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2007

Congressional Research Service Reports

Articles 1 - 10 of 10

Full-Text Articles in Political Science

Background And Legal Issues Related To Stem Cell Research, Jon O. Shimabukuro Jan 2007

Background And Legal Issues Related To Stem Cell Research, Jon O. Shimabukuro

Congressional Research Service Reports

In August 2001, President Bush announced that federal funds, with certain restrictions, may be used to conduct research on human embryonic stem cells. Federal research is limited to “the more than 60” existing stem cell lines that were derived (1) with the informed consent of the donors; (2) from excess embryos created solely for reproductive purposes; and (3) without any financial inducements to the donors. No federal funds may be used for the derivation or use of stem cell lines derived from newly destroyed embryos; the creation of any human embryos for research purposes; or cloning of human embryos for ...


Land Exchanges: Bureau Of Land Management Process And Issues, Carol Hardy Vincent Jan 2007

Land Exchanges: Bureau Of Land Management Process And Issues, Carol Hardy Vincent

Congressional Research Service Reports

The Bureau of Land Management (BLM) typically completes dozens of exchanges a year to acquire and dispose of land. The land exchange process generally has five phases: development of an exchange proposal, feasibility evaluation, processing and documentation (including appraisal), decision analysis and approval, and title transfer. Land exchanges have been controversial periodically, with concerns regarding the benefits to the public, determinations of market value, and contradictions in policies and procedures. In response, BLM has implemented changes to the appraisal and exchange processes. There remains a difference of opinion on the usefulness of land exchanges.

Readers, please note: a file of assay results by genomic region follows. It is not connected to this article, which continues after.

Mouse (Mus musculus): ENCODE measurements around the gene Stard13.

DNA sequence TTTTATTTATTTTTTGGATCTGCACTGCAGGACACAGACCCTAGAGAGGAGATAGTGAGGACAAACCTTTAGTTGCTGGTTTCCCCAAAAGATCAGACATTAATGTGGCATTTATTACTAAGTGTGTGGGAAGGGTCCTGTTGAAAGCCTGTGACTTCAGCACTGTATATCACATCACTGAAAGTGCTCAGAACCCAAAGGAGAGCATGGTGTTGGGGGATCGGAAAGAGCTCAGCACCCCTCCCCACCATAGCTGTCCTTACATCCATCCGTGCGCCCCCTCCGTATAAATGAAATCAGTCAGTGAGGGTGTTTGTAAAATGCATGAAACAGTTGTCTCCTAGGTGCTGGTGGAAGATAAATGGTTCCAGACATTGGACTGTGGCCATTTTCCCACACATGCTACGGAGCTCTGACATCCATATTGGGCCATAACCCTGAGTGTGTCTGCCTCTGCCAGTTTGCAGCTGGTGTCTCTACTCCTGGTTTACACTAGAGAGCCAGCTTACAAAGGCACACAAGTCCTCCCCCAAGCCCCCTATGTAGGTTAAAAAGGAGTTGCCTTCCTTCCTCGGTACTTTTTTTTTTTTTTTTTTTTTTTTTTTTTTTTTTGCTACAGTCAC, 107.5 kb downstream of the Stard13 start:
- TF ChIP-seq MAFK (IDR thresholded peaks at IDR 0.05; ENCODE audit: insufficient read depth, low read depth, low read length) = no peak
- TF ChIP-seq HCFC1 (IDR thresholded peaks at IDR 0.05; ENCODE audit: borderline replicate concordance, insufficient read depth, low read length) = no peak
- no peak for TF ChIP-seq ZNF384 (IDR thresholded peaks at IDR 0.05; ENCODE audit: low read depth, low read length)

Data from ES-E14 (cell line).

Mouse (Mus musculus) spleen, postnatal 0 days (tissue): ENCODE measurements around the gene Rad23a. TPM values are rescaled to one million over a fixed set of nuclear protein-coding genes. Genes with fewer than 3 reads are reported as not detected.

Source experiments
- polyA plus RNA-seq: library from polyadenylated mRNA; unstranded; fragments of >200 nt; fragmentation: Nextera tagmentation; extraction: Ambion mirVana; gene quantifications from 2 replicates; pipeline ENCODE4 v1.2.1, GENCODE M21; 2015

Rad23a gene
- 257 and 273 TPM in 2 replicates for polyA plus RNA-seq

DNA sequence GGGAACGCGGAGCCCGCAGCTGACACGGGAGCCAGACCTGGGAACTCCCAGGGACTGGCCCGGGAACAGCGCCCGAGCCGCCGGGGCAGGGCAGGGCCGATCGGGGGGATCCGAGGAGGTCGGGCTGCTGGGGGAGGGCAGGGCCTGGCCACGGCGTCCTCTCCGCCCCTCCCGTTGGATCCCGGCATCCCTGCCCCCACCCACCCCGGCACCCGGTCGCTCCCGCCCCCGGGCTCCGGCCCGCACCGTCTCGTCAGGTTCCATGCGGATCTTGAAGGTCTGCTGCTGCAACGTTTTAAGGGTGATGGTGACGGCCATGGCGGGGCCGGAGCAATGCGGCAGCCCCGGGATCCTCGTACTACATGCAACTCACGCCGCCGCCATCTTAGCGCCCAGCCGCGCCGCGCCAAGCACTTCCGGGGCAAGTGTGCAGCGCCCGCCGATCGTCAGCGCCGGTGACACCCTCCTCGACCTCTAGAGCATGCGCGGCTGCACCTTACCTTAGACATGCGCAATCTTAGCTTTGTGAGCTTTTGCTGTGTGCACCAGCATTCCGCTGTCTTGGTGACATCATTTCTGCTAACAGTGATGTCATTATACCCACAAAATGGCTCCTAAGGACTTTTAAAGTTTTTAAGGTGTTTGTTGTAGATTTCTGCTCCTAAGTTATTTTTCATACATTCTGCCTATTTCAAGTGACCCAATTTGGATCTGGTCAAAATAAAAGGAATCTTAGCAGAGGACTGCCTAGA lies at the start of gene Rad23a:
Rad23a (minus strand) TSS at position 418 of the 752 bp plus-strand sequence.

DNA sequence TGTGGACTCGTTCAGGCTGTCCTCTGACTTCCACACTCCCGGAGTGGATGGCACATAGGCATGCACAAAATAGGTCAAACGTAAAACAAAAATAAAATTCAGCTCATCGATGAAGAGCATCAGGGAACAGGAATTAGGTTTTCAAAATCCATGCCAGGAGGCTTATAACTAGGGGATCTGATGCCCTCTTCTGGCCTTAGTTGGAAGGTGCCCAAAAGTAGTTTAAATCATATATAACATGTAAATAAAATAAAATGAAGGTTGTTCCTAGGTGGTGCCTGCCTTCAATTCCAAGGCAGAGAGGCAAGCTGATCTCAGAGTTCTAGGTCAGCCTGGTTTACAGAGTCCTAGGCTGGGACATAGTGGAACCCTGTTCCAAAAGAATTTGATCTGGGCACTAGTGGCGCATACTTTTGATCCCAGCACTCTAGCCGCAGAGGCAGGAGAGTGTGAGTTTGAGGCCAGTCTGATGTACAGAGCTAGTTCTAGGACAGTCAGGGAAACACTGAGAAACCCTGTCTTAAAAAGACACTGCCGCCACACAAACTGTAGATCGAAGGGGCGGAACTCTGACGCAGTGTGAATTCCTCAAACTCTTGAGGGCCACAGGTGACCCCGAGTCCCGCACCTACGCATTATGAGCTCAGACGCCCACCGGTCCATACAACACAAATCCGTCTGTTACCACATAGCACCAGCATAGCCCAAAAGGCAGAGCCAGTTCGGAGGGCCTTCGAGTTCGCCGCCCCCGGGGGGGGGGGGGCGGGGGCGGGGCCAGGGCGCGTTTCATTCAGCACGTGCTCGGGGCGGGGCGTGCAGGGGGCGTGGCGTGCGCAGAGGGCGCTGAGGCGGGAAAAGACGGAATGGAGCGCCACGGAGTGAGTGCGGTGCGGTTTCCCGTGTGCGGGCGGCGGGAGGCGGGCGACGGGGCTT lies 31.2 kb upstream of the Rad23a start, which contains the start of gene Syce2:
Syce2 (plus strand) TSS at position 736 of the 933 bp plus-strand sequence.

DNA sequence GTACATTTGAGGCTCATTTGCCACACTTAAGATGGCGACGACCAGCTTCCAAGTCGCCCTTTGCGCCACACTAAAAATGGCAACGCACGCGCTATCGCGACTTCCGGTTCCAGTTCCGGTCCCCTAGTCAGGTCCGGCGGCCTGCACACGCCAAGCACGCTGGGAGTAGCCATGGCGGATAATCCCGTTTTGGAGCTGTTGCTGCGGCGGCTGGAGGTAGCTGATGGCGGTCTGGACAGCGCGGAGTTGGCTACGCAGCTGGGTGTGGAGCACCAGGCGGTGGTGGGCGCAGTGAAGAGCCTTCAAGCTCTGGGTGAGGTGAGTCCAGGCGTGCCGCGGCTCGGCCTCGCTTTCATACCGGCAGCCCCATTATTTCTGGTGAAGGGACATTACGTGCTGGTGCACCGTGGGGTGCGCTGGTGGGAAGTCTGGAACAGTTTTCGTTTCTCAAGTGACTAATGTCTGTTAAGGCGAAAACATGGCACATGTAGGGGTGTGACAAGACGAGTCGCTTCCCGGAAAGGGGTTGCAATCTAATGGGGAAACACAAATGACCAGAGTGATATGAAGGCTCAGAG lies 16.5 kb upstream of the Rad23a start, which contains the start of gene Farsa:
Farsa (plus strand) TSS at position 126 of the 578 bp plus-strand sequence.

Climate Change: Science And Policy Implications, Jane A. Leggett Jan 2007

Climate Change: Science And Policy Implications, Jane A. Leggett

Congressional Research Service Reports

Almost all scientists agree that the Earth’s climate is changing, having warmed by 0.6 to 0.9° Celsius (1.1 to 1.6° Fahrenheit) since the Industrial Revolution. Science indicates that the Earth’s global average temperature is now approaching, or possibly has passed, the warmest experienced since human civilizations began to flourish about 12,000 years ago. During the 20th Century, some areas became wetter while others experienced more drought. Most climate scientists conclude that humans have induced a large part of the climate change since the 1970s. Although natural forces such as solar irradiance and volcanoes ...


Fuel Ethanol: Background And Public Policy Issues, Brent D. Yacobucci Jan 2007

Fuel Ethanol: Background And Public Policy Issues, Brent D. Yacobucci

Congressional Research Service Reports

Ethanol plays a key role in policy discussions about energy, agriculture, taxes, and the environment. In the United States it is mostly made from corn; in other countries it is often made from cane sugar. Fuel ethanol is generally blended in gasoline to reduce emissions, increase octane, and extend gasoline stocks. Recent high oil and gasoline prices have led to increased interest in alternatives to petroleum fuels for transportation. Further, concerns over climate change have raised interest in developing fuels with lower fuel-cycle greenhouse-gas emissions.

Supporters of ethanol argue that its use can lead to lower emissions of toxic and ...


The Advanced Technology Program, Wendy H. Schacht Jan 2007

The Advanced Technology Program, Wendy H. Schacht

Congressional Research Service Reports

The Advanced Technology Program (ATP) was created by P.L. 100-418, the Omnibus Trade and Competitiveness Act of 1988, to encourage public-private cooperation in the development of pre-competitive technologies with broad application across industries. Administered by the National Institute of Standards and Technology (NIST), a laboratory of the Department of Commerce, this activity has been targeted for elimination as a means to cut federal spending. Since FY2000, the original Housepassed appropriation bills have not included funding for ATP. Many of the Administration’s budget requests have proposed termination of the program. However, ATP continues to be supported, although at levels ...


Science, Engineering, And Mathematics Education: Status And Issues, Christine M. Matthews Jan 2007